State-of-the-art shipyard facilities on this site provided repair and maintenance services from 1854 to about 1950. By 1858, Samuel Hall's East Boston Dry Dock Company included a steam-powered floating dry dock capable of lifting 500-ton ships. Its 600-foot-long marine railway had a cradle with an unprecedented capacity of 1000 tons. Railways with capacities of 1500, 2000, and 2500 tons were built later–all by Crandall Dry Dock Engineers.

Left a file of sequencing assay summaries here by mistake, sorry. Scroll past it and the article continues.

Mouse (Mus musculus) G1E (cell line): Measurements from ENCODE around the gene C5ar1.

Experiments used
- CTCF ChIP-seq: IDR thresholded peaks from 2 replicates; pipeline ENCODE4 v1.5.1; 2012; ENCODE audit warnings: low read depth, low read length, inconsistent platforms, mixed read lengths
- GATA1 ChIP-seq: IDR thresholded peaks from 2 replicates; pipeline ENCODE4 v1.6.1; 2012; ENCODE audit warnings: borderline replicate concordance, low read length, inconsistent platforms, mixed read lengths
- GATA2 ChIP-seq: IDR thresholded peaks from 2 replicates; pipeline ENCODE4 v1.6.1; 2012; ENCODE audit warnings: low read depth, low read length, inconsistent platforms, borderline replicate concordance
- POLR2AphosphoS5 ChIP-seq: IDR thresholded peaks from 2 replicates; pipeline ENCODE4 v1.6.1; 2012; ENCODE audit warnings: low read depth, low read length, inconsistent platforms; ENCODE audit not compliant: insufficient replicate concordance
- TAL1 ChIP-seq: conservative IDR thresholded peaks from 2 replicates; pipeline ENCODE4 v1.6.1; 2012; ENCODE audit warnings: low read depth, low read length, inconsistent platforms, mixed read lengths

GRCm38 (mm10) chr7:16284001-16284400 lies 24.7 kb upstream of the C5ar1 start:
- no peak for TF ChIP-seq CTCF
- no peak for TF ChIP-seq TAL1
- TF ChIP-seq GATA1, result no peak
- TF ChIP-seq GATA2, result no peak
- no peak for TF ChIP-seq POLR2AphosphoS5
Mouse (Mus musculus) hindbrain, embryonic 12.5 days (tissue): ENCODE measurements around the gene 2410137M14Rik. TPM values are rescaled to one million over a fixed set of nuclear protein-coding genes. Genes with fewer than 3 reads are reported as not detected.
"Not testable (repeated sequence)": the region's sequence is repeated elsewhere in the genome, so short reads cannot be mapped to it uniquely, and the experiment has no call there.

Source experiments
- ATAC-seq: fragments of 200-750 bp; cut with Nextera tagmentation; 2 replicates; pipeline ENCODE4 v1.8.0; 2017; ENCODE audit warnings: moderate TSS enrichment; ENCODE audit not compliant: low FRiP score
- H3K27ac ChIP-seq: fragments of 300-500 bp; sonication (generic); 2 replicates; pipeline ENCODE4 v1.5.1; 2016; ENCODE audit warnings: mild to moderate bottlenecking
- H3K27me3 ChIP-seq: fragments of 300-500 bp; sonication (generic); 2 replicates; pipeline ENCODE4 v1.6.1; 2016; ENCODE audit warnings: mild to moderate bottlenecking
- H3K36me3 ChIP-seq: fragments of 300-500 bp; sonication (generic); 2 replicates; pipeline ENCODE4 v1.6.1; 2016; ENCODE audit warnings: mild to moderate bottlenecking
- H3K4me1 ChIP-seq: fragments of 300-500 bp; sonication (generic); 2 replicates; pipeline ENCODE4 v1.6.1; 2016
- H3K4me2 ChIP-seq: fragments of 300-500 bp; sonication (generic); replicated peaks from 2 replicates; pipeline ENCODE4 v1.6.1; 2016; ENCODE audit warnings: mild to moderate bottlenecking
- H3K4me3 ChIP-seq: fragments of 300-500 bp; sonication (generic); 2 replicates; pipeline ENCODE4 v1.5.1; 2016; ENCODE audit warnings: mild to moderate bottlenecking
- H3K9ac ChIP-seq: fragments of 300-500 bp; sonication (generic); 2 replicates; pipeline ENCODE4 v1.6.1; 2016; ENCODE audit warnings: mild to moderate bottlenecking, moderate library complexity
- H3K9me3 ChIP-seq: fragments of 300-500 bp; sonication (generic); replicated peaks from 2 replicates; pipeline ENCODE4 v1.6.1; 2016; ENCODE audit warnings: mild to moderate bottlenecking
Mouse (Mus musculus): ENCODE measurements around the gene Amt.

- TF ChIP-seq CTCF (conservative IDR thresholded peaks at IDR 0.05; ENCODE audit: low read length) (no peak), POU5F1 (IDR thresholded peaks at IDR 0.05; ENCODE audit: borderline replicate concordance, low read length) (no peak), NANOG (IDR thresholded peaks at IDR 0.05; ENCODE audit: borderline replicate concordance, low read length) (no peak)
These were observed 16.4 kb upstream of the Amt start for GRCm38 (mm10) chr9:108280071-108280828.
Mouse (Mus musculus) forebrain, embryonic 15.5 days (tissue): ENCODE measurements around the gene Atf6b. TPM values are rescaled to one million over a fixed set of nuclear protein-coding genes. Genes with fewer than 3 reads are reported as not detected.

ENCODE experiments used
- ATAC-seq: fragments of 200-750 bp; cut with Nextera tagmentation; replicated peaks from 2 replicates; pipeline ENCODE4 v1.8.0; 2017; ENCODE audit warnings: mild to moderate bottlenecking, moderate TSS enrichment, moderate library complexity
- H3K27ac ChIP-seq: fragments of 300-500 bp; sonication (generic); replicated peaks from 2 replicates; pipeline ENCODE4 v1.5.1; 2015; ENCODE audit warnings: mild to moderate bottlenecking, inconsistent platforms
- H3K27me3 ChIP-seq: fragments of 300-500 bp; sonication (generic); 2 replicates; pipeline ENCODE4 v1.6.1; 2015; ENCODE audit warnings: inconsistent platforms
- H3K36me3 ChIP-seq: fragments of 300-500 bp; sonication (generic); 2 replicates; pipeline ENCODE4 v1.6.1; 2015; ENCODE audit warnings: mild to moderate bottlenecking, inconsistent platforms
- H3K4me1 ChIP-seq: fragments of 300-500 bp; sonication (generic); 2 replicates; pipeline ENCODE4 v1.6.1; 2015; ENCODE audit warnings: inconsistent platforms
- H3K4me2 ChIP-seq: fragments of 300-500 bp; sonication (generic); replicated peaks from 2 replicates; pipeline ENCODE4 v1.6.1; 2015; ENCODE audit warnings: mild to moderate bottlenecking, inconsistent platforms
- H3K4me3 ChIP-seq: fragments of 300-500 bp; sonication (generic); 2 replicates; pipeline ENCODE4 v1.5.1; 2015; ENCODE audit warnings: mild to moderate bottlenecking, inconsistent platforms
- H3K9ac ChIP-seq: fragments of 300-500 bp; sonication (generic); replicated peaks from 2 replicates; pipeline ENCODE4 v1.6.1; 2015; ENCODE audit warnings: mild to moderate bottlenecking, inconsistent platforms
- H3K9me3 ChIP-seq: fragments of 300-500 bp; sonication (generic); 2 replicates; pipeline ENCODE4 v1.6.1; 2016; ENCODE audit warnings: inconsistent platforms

In front of you are remnants of the marine railways built in 1890 and 1892. A vessel in need of repair was floated over a timber cradle, which rested on cast-iron rollers on top of the tracks. Once secured, the vessel was hauled up the rails above the tidal zone.
Innovative design and simplicity of operation with minimum manpower contributed to the shipyard's success. Industrial era improvements such as wrought iron chains and steam-powered winches had replaced ropes, men, and horses. Despite economic downturns, a devastating waterfront fire in 1861, and the decline in local shipbuilding, ship repair thrived here and along Marginal Street.